Bletchley Park is open daily. You can book your ticket online or purchase a ticket when you arrive.
Bletchley Park is open daily with lots to see and do. Find all the information you need to plan a visit, from how to get here to the facilities we have on site and our accessibility information.
Your support is more crucial than ever and, if you feel able to donate, we would be so grateful for your contribution. Your support will help enable us to safeguard the site and Trust.
Discover how Bletchley Park was vital to Allied victory in WW2. A place of exceptional historical importance, Bletchley Park is also the birthplace of modern computing and has helped shape life as we know it today.
Families can expect an exciting, fun-filled full day out, exploring the collections with hands-on displays and interactives. With plenty of outdoor space and so many different areas around the park to explore, go on an adventure and uncover some surprising stories!
There is something for everyone to see & do, read on to find out more and plan your visit today.
We have a range of permanent and temporary exhibitions for you to enjoy, housed in our historic buildings, they piece togeher the stories of Bletchley Park.
We have a range of events to enjoy at Bletchley Park throughout the year.
We have a delicious range of food and drink options for you to enjoy. Our Café in Hut 4 and Coffee shop in Block C are open daily.
Discover more about what you can find at Bletchley Park
Explore Bletchley Park’s stories, find out more about the history of the site, the people who worked here.
Join as a Friend or find out other ways you can support the work of Bletchley Park Trust
As a Friend, you can enjoy free unlimited year-round access to our heritage site and museum, plus a range of other benefits including exclusive events, previews and discounts.
Sponsor a brick in your name, in memory of a loved one or in the name of a Veteran to commemorate their wartime achievements.
Volunteers are vital to the running of Bletchley Park and an integral part in delivering an exceptional experience to thousands of our visitors each year. Come and join our team of valued volunteers where you’ll help make a real difference.
We offer award-winning learning sessions tailored to pupils of any age.
Start here to find out more information about Learning opportunities at Bletchley Park
Our very own bursary scheme, funded by kind donations from external organisations, charities and individuals, allows eligible schools to experience Bletchley Park’s Learning programme for free.
Book an onsite learning visit.
Essential information for your learning visit to Bletchley Park
Book a virtual learning session.
Book an outreach learning visit.
The Bletchley Park Roll of Honour lists all those believed to have worked in signals intelligence during World War Two, at Bletchley Park and other locations. Compiled from information in official sources, publications and provided by Veterans, friends and families.
The Bletchley Park Roll of Honour lists all those believed to have worked in signals intelligence during World War Two, at Bletchley Park and other locations.
The Roll of Honour has been compiled from information in official sources, publications and, most importantly, that provided by the veterans themselves, their former colleagues and families.
Find out about our Codebreakers' Wall, our commemorative wall for the Veterans, families & supporters of Bletchley Park.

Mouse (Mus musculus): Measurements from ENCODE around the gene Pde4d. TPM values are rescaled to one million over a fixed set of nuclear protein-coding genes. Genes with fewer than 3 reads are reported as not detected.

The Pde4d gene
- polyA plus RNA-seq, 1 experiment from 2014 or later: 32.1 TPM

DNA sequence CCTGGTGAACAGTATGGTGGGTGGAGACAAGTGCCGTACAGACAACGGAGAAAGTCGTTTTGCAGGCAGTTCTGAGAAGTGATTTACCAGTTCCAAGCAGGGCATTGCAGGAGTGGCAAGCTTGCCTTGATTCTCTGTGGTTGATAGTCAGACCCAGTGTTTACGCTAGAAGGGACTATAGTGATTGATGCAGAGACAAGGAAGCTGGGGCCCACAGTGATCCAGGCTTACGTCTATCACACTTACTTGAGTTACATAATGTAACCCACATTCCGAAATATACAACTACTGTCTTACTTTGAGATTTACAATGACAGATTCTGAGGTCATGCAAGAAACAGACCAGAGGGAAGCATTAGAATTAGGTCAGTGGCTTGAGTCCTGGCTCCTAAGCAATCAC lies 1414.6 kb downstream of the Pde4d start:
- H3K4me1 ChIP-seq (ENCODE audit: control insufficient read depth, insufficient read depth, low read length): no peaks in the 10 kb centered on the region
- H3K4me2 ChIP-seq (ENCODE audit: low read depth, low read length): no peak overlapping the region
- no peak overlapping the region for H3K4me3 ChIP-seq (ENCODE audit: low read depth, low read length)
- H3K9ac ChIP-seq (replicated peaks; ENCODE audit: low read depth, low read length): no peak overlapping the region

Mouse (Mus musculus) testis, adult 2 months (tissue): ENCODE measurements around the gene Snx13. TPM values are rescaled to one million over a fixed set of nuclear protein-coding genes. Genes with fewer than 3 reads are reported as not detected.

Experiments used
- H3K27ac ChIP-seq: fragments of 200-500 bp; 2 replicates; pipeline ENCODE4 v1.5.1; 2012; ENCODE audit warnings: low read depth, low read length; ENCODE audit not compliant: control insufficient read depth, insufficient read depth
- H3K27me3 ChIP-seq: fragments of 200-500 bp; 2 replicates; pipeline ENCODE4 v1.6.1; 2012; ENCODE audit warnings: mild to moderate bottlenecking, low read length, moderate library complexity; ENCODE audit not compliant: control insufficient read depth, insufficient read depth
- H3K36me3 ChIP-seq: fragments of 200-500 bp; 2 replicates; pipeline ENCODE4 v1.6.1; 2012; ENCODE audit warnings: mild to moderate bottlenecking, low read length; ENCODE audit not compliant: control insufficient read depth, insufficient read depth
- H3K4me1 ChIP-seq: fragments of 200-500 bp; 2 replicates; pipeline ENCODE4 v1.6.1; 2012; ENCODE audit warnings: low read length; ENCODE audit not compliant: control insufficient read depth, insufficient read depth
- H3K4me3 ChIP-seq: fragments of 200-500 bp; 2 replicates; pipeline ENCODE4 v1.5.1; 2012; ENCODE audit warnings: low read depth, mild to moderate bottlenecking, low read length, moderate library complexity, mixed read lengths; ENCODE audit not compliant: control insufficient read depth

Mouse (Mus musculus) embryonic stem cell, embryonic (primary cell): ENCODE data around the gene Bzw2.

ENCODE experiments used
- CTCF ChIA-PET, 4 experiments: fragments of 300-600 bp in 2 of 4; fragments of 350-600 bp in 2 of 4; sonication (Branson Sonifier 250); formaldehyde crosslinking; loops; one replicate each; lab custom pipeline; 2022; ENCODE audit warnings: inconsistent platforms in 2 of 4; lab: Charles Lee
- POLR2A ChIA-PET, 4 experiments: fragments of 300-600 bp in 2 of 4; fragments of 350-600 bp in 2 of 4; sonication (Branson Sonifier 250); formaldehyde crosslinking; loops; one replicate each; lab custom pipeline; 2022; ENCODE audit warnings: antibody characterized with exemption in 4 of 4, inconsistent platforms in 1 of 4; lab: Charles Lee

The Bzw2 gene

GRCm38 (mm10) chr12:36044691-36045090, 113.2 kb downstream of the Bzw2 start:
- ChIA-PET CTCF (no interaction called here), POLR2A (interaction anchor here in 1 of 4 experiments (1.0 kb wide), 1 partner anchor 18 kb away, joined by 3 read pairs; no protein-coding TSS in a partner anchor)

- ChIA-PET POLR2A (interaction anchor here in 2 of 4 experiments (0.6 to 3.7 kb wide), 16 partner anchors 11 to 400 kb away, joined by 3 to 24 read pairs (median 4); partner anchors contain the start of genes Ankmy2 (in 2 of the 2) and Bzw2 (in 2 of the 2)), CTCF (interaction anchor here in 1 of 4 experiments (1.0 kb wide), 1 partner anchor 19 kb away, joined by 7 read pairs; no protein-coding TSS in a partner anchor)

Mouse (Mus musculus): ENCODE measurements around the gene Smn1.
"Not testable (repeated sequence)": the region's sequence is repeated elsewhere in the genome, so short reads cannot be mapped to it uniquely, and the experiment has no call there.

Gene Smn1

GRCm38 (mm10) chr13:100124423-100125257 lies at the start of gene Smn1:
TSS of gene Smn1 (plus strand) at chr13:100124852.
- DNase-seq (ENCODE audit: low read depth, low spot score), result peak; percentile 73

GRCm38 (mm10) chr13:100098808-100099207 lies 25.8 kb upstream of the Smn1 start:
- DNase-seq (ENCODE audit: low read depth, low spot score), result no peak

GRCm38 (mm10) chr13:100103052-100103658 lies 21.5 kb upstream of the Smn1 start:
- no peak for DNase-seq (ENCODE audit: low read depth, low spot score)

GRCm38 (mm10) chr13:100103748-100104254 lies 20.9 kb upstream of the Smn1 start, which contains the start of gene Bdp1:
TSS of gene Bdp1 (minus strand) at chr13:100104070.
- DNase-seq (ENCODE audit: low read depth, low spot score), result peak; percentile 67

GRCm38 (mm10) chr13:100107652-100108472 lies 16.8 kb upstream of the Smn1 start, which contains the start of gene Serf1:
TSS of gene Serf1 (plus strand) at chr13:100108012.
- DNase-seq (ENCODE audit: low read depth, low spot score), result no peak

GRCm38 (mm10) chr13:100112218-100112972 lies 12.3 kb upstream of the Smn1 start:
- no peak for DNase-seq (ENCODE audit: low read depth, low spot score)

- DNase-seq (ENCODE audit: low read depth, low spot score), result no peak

Learn how to sponsor a brick and discover our digital Wall.
Find out more about the Bletchley Park Trust - who we are and what we do.
Wrens Joyce Fraser and Margaret Nield celebrating VE-Day amongst the pigeons in Trafalgar Square. Margaret and Joyce were both Bombe Operators at Eastcote Outstation, in north-west London.
For Foreign Office Civilian Emily Cundall, 8 May was a double celebration – it was her 23rd birthday. Emily was one of more than 3100 female Foreign Office employees who worked at Bletchley Park during the war.
Written in advance, Eve’s birthday message to Emily does not refer to VE Day.
Betty Terry was on night duty at Bletchley Park on VE Day and was unable to celebrate until two days later. On 10 May, Betty and the Glassborow twins, Mary and Valerie, met up with a ‘chap’ Betty knew in London. Sitting in Green Park “…he produced a big bottle of gin and a bottle of baby’s orange juice. I don’t know how he had access to the orange juice….[a]nyway, we sat there and drank the lot and all got completely whistled particularly the Glassborow twins who were worse than me”.
The rousing congratulatory message sent to the staff of the Government Code and Cypher School by Major General Stewart Graham Menzies, Chief of the Secret Intelligence Service (MI6) and Director-General of the Government Code and Cypher School.
This image is thought to show members of the section known as Hut 6 celebrating VE Day. Notice the mix of men and women, military personnel and civilians that made up the section.
This image is believed to show more members of the Hut 6 team posing to celebrate the end of the war in Europe.
This was the first hymn sung at a VE Day thanksgiving service for those working at Bletchley Park. This copy belonged to Maisie Sarne who, by VE Day, had devoted more than 30 months’ effort to deciphering German police codes.
The Bletchley Park VE Day thanksgiving service ended with a rendition of the National Anthem. The line “Frustrate their knavish tricks” must have felt particularly apt to those present, given their role in defeating Germany’s codes and ciphers.
For some, VE Day arrived in stages. Here, Colossus Operator Shirley Cottrell records a “false alarm of VE day” on 6 May, followed by “certain” news of VE Day and a trip “under protest” to a pub and dancing on 7 May. Shirley finally records “VE-Day!!”, the significance being literally underlined. Unfortunately a travel ban meant Shirley and her friends could only get as far as nearby Leighton Buzzard to celebrate.